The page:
I see the athletes’ anti-racist revolt in the U.S. as a remarkable democratic moment, like the Potemkin rebellion of Russian sailors in 1905, or the night of August 4, 1789, when French nobles voted to abolish feudalism. Why?
You can see a political process unfolding in the players’ minds as they work through this. They were well into it when they entered the bubble; the Raptors arrived with Black Lives Matter written on their buses. But they realized that just speaking out is double-edged: it names the evil but defuses the anger. They saw, together, that they needed to move to action — disciplined, not impulsive — to affect reality: the economy, ownership, media, fans.
Pascal Siakam, usually exuberant, pondered how “we just wanted to make a difference” but “it feels like we’re stuck,” and the Kenosha, Wisconsin, shooting proved it.
Raptors’ (white) coach Nick Nurse got the point: “I think there’s enough attention and not quite enough action.”
So did Nazem Kadri, a great yapper himself, out in the hockey bubble: “Eventually words get stale and you need action.”
The action they settled on, collectively, was basically a strike. It’s been called a boycott, but that usually involves consumers; this is about production. They “withheld services,” downed tools, brought the machine to a stop. The Raptors and Celtics broached it, but the Milwaukee Bucks, from the state where the shooting happened, acted first. They walked out.
It was like a wildcat, where workers do it on their own, without permission from the courts or their union. They left the building. It’s a classic tool of spontaneous mass resistance. Now the media wonder if they’ll go back and no one knows, because — it’s democratic!
It’s being unpredictably debated. The poor reporters can’t call their sources to find out what’ll happen because it’s still being decided in real time. This isn’t representative democracy, like elections or parliaments, it’s direct democracy, like Athens. It doesn’t matter whether the Raptors or Bucks had the idea first because — in my experience of these processes — when a solution emerges, everyone agrees to it but no one knows who actually thought it up.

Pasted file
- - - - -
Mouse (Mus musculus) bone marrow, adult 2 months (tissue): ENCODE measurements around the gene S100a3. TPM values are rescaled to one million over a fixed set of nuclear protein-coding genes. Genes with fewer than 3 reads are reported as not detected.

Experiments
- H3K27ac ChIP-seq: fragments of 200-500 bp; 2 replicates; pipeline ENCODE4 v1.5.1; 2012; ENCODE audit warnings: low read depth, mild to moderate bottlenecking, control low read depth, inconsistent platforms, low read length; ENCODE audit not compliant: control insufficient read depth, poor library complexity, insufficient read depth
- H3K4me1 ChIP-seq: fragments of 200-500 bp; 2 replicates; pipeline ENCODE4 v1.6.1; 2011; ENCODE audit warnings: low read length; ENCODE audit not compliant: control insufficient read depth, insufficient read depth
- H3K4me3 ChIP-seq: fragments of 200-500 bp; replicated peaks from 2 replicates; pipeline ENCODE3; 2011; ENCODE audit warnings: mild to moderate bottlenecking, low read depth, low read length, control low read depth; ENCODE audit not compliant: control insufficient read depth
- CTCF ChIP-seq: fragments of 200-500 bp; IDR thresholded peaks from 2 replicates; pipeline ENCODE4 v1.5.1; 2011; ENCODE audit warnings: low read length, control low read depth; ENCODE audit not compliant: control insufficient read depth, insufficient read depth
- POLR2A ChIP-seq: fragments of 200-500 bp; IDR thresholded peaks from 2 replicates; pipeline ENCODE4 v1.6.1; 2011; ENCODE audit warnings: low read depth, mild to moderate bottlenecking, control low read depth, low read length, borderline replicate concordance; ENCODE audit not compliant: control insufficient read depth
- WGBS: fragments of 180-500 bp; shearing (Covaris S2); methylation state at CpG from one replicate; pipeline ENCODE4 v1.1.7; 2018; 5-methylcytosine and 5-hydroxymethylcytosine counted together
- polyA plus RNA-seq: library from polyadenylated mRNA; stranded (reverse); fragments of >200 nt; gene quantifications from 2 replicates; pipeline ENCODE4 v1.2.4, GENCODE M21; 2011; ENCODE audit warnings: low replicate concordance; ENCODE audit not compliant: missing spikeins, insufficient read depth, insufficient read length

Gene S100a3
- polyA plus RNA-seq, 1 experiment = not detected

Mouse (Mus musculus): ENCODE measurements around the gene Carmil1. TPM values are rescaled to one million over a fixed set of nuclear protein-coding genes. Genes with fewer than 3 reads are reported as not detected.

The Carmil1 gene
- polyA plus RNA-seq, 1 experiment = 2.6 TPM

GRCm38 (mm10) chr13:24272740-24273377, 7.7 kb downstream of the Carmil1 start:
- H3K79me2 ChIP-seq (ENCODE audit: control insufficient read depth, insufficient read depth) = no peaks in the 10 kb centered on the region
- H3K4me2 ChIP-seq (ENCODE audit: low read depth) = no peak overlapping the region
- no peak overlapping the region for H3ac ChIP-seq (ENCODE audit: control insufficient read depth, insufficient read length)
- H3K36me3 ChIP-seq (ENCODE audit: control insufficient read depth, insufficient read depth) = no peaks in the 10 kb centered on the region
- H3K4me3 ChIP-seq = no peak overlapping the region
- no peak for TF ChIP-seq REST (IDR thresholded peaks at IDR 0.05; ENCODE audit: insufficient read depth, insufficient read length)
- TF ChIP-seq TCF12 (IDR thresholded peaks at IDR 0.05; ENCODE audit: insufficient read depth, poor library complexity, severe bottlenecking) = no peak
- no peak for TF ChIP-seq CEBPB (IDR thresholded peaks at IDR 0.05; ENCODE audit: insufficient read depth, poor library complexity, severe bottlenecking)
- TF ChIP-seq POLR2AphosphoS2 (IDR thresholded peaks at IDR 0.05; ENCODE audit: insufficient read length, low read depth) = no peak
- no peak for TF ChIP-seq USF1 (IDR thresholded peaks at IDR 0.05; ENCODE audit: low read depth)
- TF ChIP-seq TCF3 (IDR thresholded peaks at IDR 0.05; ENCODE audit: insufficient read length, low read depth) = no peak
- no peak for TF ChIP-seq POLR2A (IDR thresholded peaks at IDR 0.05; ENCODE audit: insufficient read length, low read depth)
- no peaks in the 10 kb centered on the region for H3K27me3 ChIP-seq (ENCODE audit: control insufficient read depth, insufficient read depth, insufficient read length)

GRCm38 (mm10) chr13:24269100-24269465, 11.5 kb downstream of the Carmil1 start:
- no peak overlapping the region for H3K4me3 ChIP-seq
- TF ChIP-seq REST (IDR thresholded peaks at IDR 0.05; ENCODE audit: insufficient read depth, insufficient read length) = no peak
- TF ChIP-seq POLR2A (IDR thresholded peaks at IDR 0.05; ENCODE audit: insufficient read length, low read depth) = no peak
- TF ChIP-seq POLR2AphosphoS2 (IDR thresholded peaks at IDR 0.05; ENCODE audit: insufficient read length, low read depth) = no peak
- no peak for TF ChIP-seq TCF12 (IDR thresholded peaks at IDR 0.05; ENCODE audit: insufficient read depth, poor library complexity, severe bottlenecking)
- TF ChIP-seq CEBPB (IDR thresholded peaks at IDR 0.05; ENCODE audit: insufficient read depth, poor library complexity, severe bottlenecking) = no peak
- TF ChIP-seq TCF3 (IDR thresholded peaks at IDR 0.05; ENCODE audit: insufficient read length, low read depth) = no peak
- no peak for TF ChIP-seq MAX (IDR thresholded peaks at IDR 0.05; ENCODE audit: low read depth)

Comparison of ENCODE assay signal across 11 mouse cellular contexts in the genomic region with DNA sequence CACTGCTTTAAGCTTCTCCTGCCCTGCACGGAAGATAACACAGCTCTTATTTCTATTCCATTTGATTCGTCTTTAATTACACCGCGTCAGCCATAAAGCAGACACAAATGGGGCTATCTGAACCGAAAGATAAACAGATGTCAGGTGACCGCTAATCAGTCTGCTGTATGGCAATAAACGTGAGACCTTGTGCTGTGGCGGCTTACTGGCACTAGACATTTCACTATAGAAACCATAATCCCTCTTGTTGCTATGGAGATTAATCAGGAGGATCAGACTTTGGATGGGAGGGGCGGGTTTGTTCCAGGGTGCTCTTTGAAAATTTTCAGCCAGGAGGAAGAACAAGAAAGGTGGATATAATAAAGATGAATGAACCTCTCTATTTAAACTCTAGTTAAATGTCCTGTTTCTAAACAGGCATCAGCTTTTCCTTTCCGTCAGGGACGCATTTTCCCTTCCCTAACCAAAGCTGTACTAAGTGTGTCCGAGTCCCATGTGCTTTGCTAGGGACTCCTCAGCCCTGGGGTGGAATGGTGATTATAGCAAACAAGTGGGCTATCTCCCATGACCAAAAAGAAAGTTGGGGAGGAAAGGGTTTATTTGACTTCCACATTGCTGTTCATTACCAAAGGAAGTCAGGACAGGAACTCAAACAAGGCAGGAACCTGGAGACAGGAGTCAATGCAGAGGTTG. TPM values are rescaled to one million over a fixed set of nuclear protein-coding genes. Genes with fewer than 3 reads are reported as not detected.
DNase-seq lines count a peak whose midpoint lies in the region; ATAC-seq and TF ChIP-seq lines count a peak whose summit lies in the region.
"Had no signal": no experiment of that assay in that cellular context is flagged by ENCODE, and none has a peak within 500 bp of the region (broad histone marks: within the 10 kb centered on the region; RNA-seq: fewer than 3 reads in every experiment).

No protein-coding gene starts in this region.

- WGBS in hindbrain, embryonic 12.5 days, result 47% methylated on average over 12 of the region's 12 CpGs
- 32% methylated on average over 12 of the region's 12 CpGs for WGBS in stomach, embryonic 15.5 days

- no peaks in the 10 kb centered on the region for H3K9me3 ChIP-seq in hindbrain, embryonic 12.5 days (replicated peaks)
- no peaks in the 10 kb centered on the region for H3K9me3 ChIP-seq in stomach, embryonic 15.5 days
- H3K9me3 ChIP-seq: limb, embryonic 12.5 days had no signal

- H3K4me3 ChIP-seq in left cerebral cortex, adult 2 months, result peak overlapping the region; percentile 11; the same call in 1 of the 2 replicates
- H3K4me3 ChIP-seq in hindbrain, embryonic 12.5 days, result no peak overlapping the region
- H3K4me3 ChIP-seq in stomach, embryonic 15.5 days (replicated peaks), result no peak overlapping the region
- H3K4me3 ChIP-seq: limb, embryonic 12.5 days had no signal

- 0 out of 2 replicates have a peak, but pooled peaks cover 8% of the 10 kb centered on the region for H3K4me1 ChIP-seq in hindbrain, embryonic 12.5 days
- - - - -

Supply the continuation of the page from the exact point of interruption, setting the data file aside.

It has historical roots like Colin Kaepernick, just four years ago, taking a knee alone, sticking with it through attacks from people who now kneel too. He was boycotted, ostracized, unemployed — yet look what he started!
It also looks to the future. A reporter said Siakam seemed to despair. No, he was grim, but that doesn’t equal despair. He’s realizing how hard real change is, so no facile optimism. For that, check the Republican convention. He’s learned change isn’t just declarations, but he’s ready to lend it his strength, even if it doesn’t happen until he’s gone. After all, your future, long-term, is in your species, not yourself. His look and tone was more like resolve.
(Will the Republicans’ racism work? It doesn’t matter. The players have moved the issue along to a place it wasn’t before. They’re taking the long view.)
It’s global and intersectional. So the Raptors, Canada’s team, have been pivotal. Their players aren’t just American, they’re African and European; their boss, Masai Ujiri, was assaulted by a racist California cop on what should’ve been his most celebratory night. The players were there. Masai gets Toronto like few others do, as is often true of newcomers here. This has led to global solidarity, a word with historical bloodlines like strike or boycott. Baseball, soccer and tennis all went on strike this week. What’s next — golf? That isn’t even a joke, at this rate.
On Inside the NBA, panelist and former player Kenny Smith said, as if still thinking it through, that out of solidarity he didn’t think he should stay on air. He unhooked his mic and humbly walked away, leaving Shaq and Charles Barkley with solidarity thoughts running uncomfortably across their foreheads. Like the Spanish civil war nearly a century ago, this one is everybody’s problem.
So what’s significant — these spontaneous democratic eruptions among athletes, replete with respect, resolve and sacrifice? Or the Republican National Convention? Don’t answer, it’s rhetorical. When athletes are called role models, as they’ve always been, who ever thought it would come to this?
Rick Salutin writes about current affairs and politics. This column was first published in the Toronto Star.
Image: Joshua Chua/Unsplash